The only man who foresaw the Soviet collapse and implemented policies to bring it about was Reagan. During his first term Reagan pursued tough policies aimed at curtailing the Soviet nuclear threat and stopping Soviet advances around the world. Calling the Soviets an "evil empire," Reagan initiated a massive defense buildup. He deployed Pershing and cruise missiles in Europe. He sent weapons and other assistance to anti-communist guerrillas in Soviet satellites like Afghanistan, Angola and Nicaragua. He announced a new program of missile defenses that would eventually "make nuclear weapons obsolete."
These measures were fiercely resisted by liberal Democrats, who decried Reagan's policies as confrontational and likely to make nuclear war more likely. But Reagan's military buildup and his missile defense program threatened the Soviets with an arms race they could ill afford. His doctrine of aid to anti-communist guerrillas halted Soviet advances in the Third World: Between 1980 and 1985, not an inch of real estate fell into Moscow's hands.
It was Reagan who was responsible for thwarting Soviet gains and spurring a loss of nerve that contributed to the elevation of Gorbachev to power. Gorbachev's policies were responses to circumstances created not by him but by Reagan. Ilya Zaslavsky, who served in the Congress of People's Deputies, said later that the true originator of glasnost and perestroika was not Gorbachev but Reagan.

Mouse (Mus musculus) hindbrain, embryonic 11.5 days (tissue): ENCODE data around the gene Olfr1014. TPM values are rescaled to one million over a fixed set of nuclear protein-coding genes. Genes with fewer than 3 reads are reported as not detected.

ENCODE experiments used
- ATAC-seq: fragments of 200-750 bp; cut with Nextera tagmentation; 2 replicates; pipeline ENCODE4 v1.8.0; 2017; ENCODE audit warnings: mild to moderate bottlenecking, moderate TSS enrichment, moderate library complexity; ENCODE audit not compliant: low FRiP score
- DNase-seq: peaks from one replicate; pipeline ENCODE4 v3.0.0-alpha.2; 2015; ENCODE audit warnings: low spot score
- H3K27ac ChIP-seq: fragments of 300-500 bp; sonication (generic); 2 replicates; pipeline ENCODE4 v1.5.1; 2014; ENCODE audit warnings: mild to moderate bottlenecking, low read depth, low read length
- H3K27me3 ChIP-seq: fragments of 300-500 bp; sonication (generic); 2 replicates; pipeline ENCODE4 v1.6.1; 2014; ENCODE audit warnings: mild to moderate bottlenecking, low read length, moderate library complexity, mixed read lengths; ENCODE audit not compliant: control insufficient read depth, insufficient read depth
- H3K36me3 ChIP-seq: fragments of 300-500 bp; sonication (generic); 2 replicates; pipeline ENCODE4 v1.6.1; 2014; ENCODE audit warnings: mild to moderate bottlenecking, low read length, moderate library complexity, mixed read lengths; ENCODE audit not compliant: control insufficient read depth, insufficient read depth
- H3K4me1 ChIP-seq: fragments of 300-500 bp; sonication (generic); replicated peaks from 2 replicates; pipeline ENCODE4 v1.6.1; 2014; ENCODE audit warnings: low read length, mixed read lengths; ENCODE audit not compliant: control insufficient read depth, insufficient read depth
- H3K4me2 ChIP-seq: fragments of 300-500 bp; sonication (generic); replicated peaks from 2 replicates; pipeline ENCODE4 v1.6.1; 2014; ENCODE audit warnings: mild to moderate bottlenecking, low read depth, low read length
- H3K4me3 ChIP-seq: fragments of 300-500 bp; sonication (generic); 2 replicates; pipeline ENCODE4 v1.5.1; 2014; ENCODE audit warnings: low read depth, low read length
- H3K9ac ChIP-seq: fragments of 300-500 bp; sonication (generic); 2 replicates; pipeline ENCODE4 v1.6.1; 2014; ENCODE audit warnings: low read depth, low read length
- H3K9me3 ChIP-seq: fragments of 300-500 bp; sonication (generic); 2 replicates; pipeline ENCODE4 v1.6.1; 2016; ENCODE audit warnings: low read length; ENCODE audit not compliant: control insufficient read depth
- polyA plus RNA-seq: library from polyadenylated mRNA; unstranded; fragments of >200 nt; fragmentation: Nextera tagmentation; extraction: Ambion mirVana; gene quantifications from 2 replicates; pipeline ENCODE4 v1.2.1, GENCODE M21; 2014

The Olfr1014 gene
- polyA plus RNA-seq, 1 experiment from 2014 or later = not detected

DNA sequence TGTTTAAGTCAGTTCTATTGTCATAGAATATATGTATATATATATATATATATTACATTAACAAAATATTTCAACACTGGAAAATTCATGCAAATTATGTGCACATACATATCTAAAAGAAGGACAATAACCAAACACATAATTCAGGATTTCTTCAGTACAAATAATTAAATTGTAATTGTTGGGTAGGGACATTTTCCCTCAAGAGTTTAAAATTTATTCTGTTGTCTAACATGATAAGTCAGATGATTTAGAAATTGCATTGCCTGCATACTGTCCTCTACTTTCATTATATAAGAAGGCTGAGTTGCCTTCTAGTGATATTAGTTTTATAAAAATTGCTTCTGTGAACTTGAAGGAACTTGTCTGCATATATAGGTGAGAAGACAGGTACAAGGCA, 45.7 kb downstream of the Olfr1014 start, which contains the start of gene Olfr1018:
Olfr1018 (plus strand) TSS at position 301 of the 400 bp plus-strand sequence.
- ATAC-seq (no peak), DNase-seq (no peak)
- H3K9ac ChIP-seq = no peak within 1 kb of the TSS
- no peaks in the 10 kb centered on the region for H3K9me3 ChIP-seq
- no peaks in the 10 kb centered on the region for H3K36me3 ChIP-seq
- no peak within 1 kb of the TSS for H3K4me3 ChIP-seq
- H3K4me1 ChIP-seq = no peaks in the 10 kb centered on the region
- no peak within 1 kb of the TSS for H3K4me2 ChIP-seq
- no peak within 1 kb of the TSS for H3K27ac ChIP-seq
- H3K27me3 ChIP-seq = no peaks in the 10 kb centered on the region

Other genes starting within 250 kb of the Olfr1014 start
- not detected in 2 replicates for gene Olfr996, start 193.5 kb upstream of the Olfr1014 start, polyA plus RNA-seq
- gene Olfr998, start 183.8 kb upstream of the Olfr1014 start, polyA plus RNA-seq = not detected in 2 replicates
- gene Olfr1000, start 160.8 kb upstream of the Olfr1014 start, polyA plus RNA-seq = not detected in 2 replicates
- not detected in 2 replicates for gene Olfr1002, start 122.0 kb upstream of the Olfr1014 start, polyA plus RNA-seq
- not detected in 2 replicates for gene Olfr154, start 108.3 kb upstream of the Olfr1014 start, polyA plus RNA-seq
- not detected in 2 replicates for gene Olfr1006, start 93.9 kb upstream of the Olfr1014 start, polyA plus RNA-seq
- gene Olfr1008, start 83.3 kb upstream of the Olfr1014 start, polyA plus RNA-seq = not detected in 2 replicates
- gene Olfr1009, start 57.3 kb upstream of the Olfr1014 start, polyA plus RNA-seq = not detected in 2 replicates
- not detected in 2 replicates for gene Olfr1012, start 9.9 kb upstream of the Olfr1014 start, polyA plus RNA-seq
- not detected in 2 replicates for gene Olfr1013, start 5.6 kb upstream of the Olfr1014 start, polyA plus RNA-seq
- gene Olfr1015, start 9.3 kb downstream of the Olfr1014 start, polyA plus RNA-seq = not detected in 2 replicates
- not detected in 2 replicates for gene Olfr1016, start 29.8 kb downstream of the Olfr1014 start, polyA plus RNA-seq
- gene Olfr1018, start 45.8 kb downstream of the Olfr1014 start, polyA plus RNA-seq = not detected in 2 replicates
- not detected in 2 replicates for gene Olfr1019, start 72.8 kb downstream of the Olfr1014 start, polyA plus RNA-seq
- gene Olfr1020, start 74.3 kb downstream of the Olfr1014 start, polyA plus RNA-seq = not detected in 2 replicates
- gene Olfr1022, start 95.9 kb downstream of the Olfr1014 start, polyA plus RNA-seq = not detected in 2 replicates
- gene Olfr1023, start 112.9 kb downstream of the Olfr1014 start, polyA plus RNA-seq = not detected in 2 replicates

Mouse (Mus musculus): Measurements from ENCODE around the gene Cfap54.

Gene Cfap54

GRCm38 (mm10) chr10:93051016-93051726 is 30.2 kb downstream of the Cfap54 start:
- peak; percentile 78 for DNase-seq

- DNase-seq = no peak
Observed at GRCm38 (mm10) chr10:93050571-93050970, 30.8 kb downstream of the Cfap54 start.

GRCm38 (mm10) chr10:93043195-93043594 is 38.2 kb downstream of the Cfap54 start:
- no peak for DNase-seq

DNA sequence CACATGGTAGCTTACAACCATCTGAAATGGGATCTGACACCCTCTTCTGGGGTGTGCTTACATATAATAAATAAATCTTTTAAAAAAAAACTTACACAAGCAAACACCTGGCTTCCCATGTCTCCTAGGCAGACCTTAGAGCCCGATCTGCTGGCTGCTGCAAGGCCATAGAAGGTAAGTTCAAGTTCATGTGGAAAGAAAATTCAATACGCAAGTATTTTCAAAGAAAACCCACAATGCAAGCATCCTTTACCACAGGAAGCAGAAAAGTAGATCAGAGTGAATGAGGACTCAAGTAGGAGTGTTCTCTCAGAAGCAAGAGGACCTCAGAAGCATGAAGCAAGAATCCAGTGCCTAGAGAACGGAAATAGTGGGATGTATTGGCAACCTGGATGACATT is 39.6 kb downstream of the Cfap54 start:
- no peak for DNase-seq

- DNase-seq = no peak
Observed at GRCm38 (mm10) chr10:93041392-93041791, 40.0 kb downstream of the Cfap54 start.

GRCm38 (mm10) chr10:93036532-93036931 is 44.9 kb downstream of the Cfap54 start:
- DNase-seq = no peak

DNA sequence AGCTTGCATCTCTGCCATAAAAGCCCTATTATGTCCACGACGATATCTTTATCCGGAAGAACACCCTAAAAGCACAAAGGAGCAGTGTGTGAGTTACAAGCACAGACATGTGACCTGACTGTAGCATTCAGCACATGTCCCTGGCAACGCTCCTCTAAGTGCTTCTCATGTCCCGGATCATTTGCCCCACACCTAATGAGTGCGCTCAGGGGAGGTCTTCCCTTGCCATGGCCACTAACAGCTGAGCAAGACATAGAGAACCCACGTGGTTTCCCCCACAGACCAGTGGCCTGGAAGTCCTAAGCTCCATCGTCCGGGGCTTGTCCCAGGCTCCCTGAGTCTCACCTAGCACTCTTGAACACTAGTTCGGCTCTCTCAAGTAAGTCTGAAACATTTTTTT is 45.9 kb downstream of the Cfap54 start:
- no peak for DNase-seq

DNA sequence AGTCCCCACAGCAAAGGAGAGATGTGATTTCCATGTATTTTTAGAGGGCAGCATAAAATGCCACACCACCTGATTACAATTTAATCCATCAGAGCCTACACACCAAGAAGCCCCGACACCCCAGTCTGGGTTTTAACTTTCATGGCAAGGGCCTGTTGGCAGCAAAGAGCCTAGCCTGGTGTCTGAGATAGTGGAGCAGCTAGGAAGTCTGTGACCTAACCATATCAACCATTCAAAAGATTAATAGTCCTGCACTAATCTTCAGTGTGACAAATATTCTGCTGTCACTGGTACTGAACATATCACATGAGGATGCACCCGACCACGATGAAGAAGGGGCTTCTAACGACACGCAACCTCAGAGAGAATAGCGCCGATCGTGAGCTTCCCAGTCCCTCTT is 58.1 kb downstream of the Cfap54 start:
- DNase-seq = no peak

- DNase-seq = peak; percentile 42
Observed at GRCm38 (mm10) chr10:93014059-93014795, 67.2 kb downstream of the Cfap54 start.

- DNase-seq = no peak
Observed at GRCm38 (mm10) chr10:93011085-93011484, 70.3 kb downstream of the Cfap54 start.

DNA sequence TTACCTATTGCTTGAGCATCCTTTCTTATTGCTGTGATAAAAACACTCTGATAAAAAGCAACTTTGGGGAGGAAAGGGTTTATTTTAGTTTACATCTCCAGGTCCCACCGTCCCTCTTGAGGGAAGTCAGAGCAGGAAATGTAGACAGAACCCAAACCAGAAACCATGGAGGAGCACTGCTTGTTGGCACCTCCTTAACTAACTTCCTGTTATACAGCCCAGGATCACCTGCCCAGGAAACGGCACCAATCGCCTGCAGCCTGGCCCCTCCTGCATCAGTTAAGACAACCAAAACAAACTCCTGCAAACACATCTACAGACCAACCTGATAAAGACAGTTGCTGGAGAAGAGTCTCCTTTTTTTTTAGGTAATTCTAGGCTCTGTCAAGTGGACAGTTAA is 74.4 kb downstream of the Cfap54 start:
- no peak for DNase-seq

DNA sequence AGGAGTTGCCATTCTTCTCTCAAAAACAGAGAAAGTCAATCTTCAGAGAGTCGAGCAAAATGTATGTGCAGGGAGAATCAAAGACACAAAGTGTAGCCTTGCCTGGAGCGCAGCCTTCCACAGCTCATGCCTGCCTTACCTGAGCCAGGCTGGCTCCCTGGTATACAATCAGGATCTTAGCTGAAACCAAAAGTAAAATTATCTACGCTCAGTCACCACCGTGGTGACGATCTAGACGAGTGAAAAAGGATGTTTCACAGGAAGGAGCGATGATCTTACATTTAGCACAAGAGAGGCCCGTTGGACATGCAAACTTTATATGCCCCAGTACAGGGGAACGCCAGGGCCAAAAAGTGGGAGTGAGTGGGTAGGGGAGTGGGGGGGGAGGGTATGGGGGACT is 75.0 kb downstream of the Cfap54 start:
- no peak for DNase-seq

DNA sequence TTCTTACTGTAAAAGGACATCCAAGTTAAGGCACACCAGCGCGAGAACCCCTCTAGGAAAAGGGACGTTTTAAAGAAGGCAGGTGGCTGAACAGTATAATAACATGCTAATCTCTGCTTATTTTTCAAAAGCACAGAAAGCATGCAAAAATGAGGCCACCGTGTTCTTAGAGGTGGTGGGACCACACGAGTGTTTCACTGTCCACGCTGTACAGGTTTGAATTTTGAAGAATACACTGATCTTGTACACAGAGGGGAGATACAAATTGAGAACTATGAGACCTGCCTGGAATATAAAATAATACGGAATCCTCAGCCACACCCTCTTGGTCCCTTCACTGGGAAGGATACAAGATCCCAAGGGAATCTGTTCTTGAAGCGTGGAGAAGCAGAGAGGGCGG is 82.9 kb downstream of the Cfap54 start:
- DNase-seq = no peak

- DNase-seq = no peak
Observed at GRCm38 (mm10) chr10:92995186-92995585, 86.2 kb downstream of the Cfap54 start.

Reagan immediately recognized Gorbachev as a new breed of Soviet leader. He supported Gorbachev's reforms and arms control initiatives, and this time it was the conservatives who criticized him as being naive and credulous. William F. Buckley Jr. warned that Reagan's new stance was "on the order of changing our entire position toward Adolf Hitler." The criticism missed the larger current of events that Reagan alone appeared to have understood. In attempting to reform communism, Gorbachev was destroying the system. Reagan encouraged him every step of the way.
Today we face new challenges, such as Islamic radicalism and fundamentalism, and these require a different type of leadership and strategy of combat. Even so, 15 years after the wall came down, we should pause to reflect on the prescient leadership of the man who, in Margaret Thatcher's words, "won the Cold War … without firing a shot."
|Thursday, November 11, 2004 (back to top)
LETTERS TO THE EDITOR
Saturday, November 13, 2004 (back to top)
LETTERS TO THE EDITOR
Oh please, Dinesh D'Souza's Reagan adulation goes way too far. In reality,
it was the peoples of eastern Europe, the Poles, Germans, Czechs, Hungarians,
etc. whose persistent pressure on their governments forced them into opening
towards the west. To suggest that Reagan was the "true" originator
of Gorbachev's glasnost and perestroika is utterly absurd.